Incidentally, the improver use of leveling blocks can cause damage similar to that created by overloading and underinflation. When using leveling blocks with your coach, make sure that they are wider than the tire’s tread, and longer than its footprint. In the case of rear duals, make sure both tires are supported equally.
Besides load and inflation, another thing RVers must become familiar with are the numbers molded into the tire’s sidewalls. What you need to concern yourself with in particular are size, load ratings, load index/speed symbol, and the DOT number that indicates (among other things) the week and year the tire was built.
Let’s start with size. A typical Class A motorhome tire would be a 275/70R22.5. Here, “275” is the cross section width of the tire, measured at its widest part (not the tread) and expressed in millimeters; “70” is the aspect ratio, also expressed in millimeters. The aspect ratio indicates the height of the sidewall relative to the cross section width; in this instance, the sidewall is 70 percent as tall as the cross section is wide. “R” indicates radial, and 22.5 is the rim diameter (in inches).
As we noted earlier, air pressure and load-carrying capacity go hand-in-hand, so the two figures are displayed together on the sidewall Again, a typical example might read, “Max load single: 3640 lbs at 65 psi cold; Max load dual: 3415 lbs at 65 psi cold.” Note the tire in question is capable of carrying more load as a single-tire application than it is when paired with another tire; there is a logical reason for this, and it has to do with road crown and heat.
As you know, almost every road is built with a crown (curvature) to promote water runoff. If you can picture a motorhome with dual rare wheels straddling a crowned road, it is easy to see that the inner tires are carrying more load than the outers. Also, the close proximity of dual tires makes them run hotter than single tires. For both reasons, tire manufacturers reduce the load-carrying rating of tires in dual configuration to prevent overloading.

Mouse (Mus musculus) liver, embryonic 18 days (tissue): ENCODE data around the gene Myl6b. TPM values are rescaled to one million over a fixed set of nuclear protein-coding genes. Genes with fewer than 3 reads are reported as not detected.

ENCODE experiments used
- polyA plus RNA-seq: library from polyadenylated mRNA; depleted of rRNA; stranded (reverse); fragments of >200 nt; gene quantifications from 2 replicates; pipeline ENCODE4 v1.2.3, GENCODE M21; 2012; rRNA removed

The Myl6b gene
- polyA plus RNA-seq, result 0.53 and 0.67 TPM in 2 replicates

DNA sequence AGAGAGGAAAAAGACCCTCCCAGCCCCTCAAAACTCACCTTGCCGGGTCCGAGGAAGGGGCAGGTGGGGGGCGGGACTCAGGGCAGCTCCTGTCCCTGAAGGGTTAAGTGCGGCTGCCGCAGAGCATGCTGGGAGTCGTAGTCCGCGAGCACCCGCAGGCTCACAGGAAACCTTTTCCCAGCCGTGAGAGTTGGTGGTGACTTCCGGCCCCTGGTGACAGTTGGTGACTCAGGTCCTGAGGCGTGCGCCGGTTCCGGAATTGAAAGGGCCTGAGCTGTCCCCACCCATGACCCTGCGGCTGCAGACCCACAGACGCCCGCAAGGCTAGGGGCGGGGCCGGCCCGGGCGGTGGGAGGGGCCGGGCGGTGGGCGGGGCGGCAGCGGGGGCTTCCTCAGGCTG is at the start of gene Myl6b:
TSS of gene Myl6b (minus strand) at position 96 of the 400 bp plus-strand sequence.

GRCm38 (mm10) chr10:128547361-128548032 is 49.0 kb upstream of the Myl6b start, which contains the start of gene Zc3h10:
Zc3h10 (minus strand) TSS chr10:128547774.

The load index reflects the maximum load ratings of the tire (discussed above), and is expressed in an alphanumeric manner. It may appear something like “143/141L.” In this instance, 143 represents the maximum load for a single tire, 141 for dual tires. The letter is the speed symbol, representing the maximum speed that the tire is rated for. The letter L, for example, is a common speed symbol for a Class A motorhome tire, and indicates a maximum speed of about 75 mph.
If the letter is lower than that (K, for example), the top speed is only 69 mph. If you are driving faster than the maximum speed rating for the tire, you are exceeding that tire’s design limit – and inviting disaster. Keeping your speed within a safe margin in crucial.
Five year life span
Finally, remember that truck/motorhome tires are designed for long life – and you may only put 5,000 miles a year on your coach. As such, it is likely that your tires will “time out” before they wear out.
This is where those last four digits of the DOT number on the sidewall come in. The first two figures indicate the week the tire was made, the second two indicate its year of manufacture. So, if the last four numbers read “5004,” it translates to a tire built in the 50th week of 2004. Tires built prior to 2000 had a more confusing three-digit code –two for the week, and the last for the year (which could have meant the 1990’s ‘80s or ‘70s).
At the end of five years of service, you should have your tires closely inspected, regardless of miles they have traveled. Moreover, seven years is becoming recognized by many tire manufacturers as the age at which a tire should be replaced (including the spare) regardless of apparent condition.